Q: How long did the actual writing
of your book on Jura take since the idea began thirty years ago?
A: The idea formed
about eighteen years ago. I wrote the book between 1996 and 2001, so it
took about five years.
Throughout your book you refer to the "Campbell of Jura Papers", the
"Statistical accounts of Jura", and the "Manuscript of Craignish". Where
would an American find these papers for his/her own personal study?
A: The "Campbell of
Jura Papers" are in the National Archives of Scotland, HM Register House,
Edinburgh. EH1 3YY Ref:- GD64.
The "Statistical Accounts
of Jura" can be found in all major libraries, such as the National
The"Manuscript of Craignish"
is published by The Scottish History Society. Vol IV of 1926 – accessible
through the National Library.
On Jura today, what is the main
occupation of the people who live and work there? Do many work on Islay?
What is Jura’s current population?
A: Most work on the estates
as mamagers and gamekeepers, with some farming. Others are in the
Distillery. There is some inshore fishing. Hardly anyone works on Islay.
The present population is abou 215.
You refer to a children’s song you wrote in the
1970’s about "Ships and Boats". In it you mention "Diurachs" as peple
living on Jura. Please explain and tell our readers what a person from
Jura is called today. Is it "Jurach"?
A resident of jura should still be termed a "Diurach"
– the Gaelic form.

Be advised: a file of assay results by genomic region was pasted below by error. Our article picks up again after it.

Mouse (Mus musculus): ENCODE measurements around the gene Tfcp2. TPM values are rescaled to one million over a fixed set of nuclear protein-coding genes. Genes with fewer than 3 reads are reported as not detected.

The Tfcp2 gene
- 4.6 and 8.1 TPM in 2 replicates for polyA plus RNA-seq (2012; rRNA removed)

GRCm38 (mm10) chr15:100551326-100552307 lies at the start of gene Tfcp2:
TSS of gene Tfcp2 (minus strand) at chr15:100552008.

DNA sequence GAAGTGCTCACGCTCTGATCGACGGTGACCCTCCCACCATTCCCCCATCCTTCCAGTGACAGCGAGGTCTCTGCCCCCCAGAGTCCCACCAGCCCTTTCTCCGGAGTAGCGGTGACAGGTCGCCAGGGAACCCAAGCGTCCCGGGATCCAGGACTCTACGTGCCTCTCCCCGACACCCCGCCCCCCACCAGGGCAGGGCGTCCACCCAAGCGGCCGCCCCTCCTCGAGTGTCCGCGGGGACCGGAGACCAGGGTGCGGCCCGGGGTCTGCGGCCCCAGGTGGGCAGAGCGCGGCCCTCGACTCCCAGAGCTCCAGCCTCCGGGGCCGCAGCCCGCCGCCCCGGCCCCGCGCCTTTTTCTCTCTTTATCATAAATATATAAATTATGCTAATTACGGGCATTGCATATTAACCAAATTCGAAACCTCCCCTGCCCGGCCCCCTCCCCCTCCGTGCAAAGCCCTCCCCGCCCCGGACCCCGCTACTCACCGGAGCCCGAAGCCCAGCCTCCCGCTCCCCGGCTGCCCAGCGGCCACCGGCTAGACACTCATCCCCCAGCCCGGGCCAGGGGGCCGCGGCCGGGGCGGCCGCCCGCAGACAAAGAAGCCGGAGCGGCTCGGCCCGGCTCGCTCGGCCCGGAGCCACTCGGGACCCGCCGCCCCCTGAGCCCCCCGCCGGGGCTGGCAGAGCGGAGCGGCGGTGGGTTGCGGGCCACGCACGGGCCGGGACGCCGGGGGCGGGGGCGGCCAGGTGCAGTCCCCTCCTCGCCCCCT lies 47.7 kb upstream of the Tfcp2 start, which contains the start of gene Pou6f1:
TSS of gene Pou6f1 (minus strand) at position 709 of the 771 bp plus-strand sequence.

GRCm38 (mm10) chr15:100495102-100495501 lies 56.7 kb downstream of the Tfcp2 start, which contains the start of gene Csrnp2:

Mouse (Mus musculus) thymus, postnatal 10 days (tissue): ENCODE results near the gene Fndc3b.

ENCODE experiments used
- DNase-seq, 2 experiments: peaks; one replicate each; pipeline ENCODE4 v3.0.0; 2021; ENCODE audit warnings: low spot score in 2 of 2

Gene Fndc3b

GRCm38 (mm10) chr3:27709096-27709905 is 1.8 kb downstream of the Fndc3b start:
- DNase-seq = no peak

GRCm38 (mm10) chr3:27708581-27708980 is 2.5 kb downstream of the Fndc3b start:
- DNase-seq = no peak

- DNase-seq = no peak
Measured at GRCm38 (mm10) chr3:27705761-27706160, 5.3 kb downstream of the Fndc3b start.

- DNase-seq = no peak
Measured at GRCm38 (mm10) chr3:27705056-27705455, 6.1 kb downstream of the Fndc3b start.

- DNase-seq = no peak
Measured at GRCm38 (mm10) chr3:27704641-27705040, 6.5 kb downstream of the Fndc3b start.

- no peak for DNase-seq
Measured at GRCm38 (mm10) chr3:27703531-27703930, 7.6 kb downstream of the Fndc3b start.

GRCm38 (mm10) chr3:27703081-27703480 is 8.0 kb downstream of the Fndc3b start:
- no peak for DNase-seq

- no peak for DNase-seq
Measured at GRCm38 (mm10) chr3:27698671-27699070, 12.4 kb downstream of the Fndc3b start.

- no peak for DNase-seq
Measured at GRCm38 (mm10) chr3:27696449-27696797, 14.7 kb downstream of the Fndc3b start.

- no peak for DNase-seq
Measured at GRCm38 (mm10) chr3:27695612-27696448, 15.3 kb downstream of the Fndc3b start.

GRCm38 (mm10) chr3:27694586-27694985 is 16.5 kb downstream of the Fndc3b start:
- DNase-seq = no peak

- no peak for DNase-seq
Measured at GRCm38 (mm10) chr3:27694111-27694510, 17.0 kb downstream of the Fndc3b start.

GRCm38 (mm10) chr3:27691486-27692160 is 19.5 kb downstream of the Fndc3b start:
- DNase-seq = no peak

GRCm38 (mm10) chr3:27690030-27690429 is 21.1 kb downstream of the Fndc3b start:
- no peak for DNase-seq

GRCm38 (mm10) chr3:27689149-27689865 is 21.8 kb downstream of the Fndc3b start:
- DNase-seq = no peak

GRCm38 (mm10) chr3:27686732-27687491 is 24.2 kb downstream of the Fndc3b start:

What and how long was the connection of the
Lord of the Isles with Lochaber and Ross which is located in the heart of
the Hightlands since they had the titles of Earl of Ross and Lord of
A: The history is laid out in Donald Budge’s
book. I enclose a copy of pages 16-18. (Note: these pages point out that
marriage of the MacDolads with the great clans of the west led to the
Lords of the Isles being recognized as the Earl of Ross. Later, in 1411
the fierce Battle of Harlaw was fought over this title and the lands they
conferred. I might add the Chief of Clan Shaw was killed during this
battle fighting for the MacDonalds. After the battle of Inverlochy in 1431
James I recognized Alexander with the lordship of Lochaber.)
Q: There was not much said in your book about the ’45
as it related to Jura. Were the people of Jura on one side or the other?
Or, were they split in allegiance like some families during our own Civil
War here in America with brother against brother, etc.?
A: My reference on page 134 & 135 is the only
historical mention of the ’45 in connection with Jura. There is no
evidence of Catholic sympathy in Jura after the ‘counter-
reformation..although some Catholic sympathies remained underground after
the leading MacDonalds left the island. Consequently there could be no
overt support for Bonnie Prince Charlie from a wholly Protestant island,
and there is absolutely no evidence for any such in Jura or its
have my facts correct, Archibald Campbell seems like a rascal, to say the
least, but not a loveable rascal. How would you describe him from the
viewpoint of the people who lived on his land?
You may be referring to Archibald Campbell, 4th
of Jura, who had to cope with Rev. Hossack. He and his successors were
deeply resented by the people until they left the island in the 20th
century. I have eye witness accounts by very old residents who remember
the Campbells visiting their crofts, and could recall the deep bitterness
with which they wee viewed. It would not be too strong a word to say that